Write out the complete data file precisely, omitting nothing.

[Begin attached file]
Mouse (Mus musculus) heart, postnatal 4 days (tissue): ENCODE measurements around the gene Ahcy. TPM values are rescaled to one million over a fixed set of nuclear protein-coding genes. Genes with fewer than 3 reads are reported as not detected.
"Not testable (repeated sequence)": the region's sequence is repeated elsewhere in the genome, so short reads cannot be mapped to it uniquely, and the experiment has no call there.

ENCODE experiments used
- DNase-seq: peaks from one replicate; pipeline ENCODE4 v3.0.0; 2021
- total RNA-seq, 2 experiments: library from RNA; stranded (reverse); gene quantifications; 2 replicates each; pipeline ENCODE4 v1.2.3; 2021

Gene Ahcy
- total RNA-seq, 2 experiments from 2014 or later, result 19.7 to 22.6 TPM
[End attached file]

Mouse (Mus musculus) heart, postnatal 4 days (tissue): ENCODE measurements around the gene Ahcy. TPM values are rescaled to one million over a fixed set of nuclear protein-coding genes. Genes with fewer than 3 reads are reported as not detected.
"Not testable (repeated sequence)": the region's sequence is repeated elsewhere in the genome, so short reads cannot be mapped to it uniquely, and the experiment has no call there.

ENCODE experiments used
- DNase-seq: peaks from one replicate; pipeline ENCODE4 v3.0.0; 2021
- total RNA-seq, 2 experiments: library from RNA; stranded (reverse); gene quantifications; 2 replicates each; pipeline ENCODE4 v1.2.3; 2021

Gene Ahcy
- total RNA-seq, 2 experiments from 2014 or later, result 19.7 to 22.6 TPM